*I secretly took this picture. If the HOD finds out, I might be decapitated*
‘Twas just like any other weekend in the Resus(citation) Zone. It felt like a quiet morning, everybody was just getting ready to start the day… and then there it was. The three bell rings. It was almost as if they signalled the clock turning eight.
Patient with SOB (Shortness Of Breath). Not long after that, patient with malaena, then another with seizure, followed by a few more also with seizures, and the list continues.
The interesting bit about working in the A&E of HKL is that you get the information of riots or disasters early, like the landslide in Bukit Antarabangsa. This time my specialist received a phone call from the police. There was a riot in Brickfields and they needed us to be on medical standby, in case the injured needed urgent treatment. It was only later on did we find out that it was one of the Hindraf protests. Thankfully none of them were serious enough to come to my zone, although one of them eventually did. He had to because he had a serious reaction to the meds he took for his injury.
It was pretty much non-stop for the whole shift – with referrals also coming in from Malacca, Seremban and even Ipoh.
Almost towards the end of the shift, this really interesting case came in. (I apologize for the jargon. I’ll try to keep it as simple as possible)
A 41 year old Bangladesh man, with diabetes and defaulted his medications for 4 days, came in with acute and severe SOB. He had right sided pleuritic chest pain. OK. That’s pretty much the history you can get before you start intervening and treating his acute state. Examination: Thin man. Sweating. Respiratory rate about 30. Chest examination: Reduced breath sounds on the right side. Coarse creps on the left. Hyper-resonance on the right.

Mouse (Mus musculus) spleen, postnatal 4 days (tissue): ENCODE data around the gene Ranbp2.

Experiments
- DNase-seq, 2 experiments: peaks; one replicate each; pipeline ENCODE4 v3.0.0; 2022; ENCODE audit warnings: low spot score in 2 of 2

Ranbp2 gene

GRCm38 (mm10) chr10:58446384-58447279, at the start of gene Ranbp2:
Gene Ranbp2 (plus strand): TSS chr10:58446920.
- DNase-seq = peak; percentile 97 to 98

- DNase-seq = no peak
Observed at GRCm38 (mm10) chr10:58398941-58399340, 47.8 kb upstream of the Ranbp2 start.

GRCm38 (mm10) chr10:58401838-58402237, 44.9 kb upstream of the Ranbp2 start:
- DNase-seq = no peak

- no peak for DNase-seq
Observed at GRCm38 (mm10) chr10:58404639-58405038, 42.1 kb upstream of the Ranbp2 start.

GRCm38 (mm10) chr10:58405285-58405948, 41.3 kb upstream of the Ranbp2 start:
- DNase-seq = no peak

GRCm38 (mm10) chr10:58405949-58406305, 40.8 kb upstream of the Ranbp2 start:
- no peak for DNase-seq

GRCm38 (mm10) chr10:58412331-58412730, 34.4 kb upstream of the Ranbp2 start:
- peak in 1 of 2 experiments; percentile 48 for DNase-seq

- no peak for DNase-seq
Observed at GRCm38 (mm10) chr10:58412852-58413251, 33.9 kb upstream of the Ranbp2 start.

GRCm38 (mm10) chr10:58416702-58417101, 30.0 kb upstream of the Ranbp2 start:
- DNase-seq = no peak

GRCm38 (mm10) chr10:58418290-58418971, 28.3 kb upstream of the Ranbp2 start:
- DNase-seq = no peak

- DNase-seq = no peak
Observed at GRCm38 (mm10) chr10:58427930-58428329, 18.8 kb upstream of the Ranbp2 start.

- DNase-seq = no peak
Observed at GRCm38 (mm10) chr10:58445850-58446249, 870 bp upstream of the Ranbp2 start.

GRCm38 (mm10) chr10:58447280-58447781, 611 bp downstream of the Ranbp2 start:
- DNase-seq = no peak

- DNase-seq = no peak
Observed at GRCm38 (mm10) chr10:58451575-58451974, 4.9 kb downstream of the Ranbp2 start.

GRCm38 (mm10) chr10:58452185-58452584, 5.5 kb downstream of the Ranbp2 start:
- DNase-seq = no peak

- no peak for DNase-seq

Once we gave him the high flow mask. Proceeded with further history when he was a little more comfortable. He’s been coughing for 2 months. He has lost a considerable amount of weight. He isn’t sure whether he has contact with TB patients.
Take an X-Ray. What do you see? This.
Now we have a dilemma. It’s TB complicated by pneumothorax. Not just that, notice the streak in his upper right lung. That could be some loculations right there.
Now how do we solve this? A pneumothorax naturally calls for a chest tube drainage, but given this special case, inserting the tube will not help. Why? Notice the positions of the loculations. That’s pretty much where we’d puncture the tube it and if the loculations has cause some compartmentalization in his pleura, you’re pretty much only draining the air from the upper zones. Further more, the tube may facilitate spreading the infections to other areas which we do not want.
So, to tube him or not? He definitely needs the air drained. Look at the deviated trachea. The pneumothorax has pushed the trachea and heart towards the left side. But how? The tube won’t help.
The story ends with my specialist planning to use a needle to aspirate the air from the 5th or the 6th intercostal space. I wasn’t there to witness it – I needed to get home to rest before starting the night shift. I was already staying back an hour to see the updates of this case. Don’t quite know what they did exactly then. I should’ve asked. 🙂
Yeah, working in A&E may be quite exciting in that sense – fresh cases, treating them in their most acute and where time matters most. Today, A&E posting didn’t feel so nice like it did. Some people in the department are such a pain. There isn’t that nicey feeling of working well when you’ve got ‘colleagues’ like that around who manipulates and be painful. I wish there was some meds to make them go away.